Attack on AfD politician: brutalised politics?

Frank Magnitz, the leader of Alternative for Germany (AfD) in Bremen, was knocked unconscious and beaten by unidentified assailants wearing masks on Tuesday. Commentators condemn the attack and have words of warning for all those who oppose the AfD.

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Spiegel Online (DE) /

Anti-fascist heroes, my foot

Blows cannot replace arguments in a democracy, Spiegel Online stresses:

“No AfD supporter will turn their back on the party because of such an act - on the contrary, attacks like this will make it close ranks - so to make matters worse this was also a politically stupid act. Nor was the attack democratic self-defence against a supposedly looming takeover of our country by the authoritarian right. Anyone who thinks this way sees our democracy as weaker than it is. And anyone who takes this kind of action has basically already given up on democracy. ... [The perpetrators] may consider themselves anti-fascist heroes, but in fact they are just brutal criminals. And let's hope Frank Magnitz makes a quick and complete recovery. So that he can be fought against soon: with words.”

Neue Zürcher Zeitung (CH) /

Less abusive language needed

The opponents of the AfD paved the way for violence with their words, writes the Neue Zürcher Zeitung:

“It's true that the AfD is largely responsible for the brutalization of political culture. ... But many critics of the party are no better. They may reject physical attacks, but the terms they use are the key that opens the door for others to use violence - above all the almost omnipresent 'Nazis'. Among a large section of the German public it has become common practice to refer to AfD members in this way. ... Those who think they are combating Nazis, be it with tweets or T-shirts, align themselves with the Scholl siblings and the men of the 20th of July, and that no doubt feels good. In reality, however, such blatant invectives don't protect open society but do it considerable harm.”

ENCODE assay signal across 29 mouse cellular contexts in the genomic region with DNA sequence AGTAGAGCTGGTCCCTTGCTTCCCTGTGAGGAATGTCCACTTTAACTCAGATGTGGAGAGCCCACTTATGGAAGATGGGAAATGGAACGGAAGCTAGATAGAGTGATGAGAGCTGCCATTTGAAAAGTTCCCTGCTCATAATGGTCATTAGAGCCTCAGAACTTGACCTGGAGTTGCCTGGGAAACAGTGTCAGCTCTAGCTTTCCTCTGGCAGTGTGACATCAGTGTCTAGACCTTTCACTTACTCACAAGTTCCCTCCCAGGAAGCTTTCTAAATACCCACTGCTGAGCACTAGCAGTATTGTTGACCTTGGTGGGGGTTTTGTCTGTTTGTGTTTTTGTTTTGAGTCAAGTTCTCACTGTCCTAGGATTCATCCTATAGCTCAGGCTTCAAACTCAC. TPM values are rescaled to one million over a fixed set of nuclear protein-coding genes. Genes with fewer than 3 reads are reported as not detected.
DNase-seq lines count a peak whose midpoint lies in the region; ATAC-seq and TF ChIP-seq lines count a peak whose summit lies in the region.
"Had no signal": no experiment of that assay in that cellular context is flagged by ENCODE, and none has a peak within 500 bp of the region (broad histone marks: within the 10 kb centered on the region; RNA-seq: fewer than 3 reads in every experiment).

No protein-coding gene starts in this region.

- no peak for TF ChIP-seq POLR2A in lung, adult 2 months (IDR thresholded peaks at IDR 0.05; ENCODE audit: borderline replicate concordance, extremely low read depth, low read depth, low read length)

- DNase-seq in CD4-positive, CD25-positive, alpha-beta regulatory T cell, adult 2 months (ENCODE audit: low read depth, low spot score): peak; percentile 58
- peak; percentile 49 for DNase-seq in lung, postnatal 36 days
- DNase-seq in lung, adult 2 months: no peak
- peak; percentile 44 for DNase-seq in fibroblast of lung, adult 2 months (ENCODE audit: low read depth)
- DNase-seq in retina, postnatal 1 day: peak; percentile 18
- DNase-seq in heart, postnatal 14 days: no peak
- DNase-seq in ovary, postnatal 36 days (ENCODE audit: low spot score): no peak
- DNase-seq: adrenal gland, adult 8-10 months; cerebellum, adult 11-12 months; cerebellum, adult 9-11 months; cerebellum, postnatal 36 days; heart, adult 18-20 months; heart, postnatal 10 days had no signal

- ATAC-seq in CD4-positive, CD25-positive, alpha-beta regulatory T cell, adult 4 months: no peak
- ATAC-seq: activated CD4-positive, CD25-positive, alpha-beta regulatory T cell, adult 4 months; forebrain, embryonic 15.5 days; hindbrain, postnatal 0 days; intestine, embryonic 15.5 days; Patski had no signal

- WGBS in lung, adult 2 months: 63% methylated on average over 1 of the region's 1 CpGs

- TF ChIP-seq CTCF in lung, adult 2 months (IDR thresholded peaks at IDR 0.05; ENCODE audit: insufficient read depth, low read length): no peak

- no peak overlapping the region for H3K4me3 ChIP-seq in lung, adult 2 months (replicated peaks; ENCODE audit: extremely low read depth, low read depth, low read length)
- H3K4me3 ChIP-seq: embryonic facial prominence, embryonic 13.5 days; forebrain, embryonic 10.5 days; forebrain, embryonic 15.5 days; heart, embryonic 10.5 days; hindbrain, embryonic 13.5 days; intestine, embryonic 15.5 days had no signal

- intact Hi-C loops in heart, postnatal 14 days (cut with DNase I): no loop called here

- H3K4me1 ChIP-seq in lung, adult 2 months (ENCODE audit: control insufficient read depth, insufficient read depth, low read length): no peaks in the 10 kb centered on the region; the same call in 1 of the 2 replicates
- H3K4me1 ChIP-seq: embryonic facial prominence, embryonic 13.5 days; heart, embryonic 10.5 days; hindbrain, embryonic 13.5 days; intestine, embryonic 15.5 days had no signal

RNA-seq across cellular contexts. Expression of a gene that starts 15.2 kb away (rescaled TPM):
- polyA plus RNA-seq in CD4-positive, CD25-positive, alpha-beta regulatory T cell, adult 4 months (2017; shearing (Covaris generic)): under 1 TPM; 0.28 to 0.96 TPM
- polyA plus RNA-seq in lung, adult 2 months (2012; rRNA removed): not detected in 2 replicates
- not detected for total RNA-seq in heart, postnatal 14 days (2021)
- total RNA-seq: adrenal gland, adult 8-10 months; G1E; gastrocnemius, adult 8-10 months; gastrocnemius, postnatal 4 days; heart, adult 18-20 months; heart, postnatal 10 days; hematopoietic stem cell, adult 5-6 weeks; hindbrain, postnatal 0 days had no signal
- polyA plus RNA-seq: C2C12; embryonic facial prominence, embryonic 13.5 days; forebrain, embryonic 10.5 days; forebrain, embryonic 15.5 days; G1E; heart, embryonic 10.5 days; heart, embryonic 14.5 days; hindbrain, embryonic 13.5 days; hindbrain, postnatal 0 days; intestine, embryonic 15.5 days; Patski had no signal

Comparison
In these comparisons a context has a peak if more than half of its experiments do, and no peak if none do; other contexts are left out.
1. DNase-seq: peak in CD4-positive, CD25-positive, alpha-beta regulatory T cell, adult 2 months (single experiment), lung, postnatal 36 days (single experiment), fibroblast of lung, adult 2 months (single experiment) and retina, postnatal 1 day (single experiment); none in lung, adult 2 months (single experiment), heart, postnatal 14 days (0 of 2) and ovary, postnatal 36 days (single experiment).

Lidové noviny (CZ) /

Reminiscent of Weimar

Civilised political discourse appears to be no longer possible in Germany, Lidové noviny observes:

“As an anti-system party, the AfD only has 13 percent of the seats in the Bundestag. ... Nevertheless it's impossible not to notice how things are seething under the surface. ... Random House has refused to publish the new book by [provocative politician and writer Thilo] Sarrazin; Suhrkamp has distanced itself from statements made by its author [and anti-immigration politician Uwe] Tellkamp; Margarete Stokowski cancelled a sold-out reading because the owner of the book store also sold titles by right-wing authors. ... Such a situation is more reminiscent of 90 years ago, when the Weimar Republic was nearing its end, than of a stable society. Back then, too, militants of all stripes didn't shy away from strong words or gestures, be it in the form of ideological haranguing or street violence.”

Rzeczpospolita (PL) /

AfD needs to improve its image

Rzeczpospolita believes that the AfD will use the incident to gain acceptability:

“Some of the party's structures have long been under observation [by the German security services], but not the entire party. However no one doubts that the authorities in Germany have good reason to home in on some of the party leaders because of links to the neo-Nazi milieu, for example. In this situation the party is doing its best to distance itself from its current political niche where it's considered a nationalist, far-right party with a problematic relationship to Germany's past.”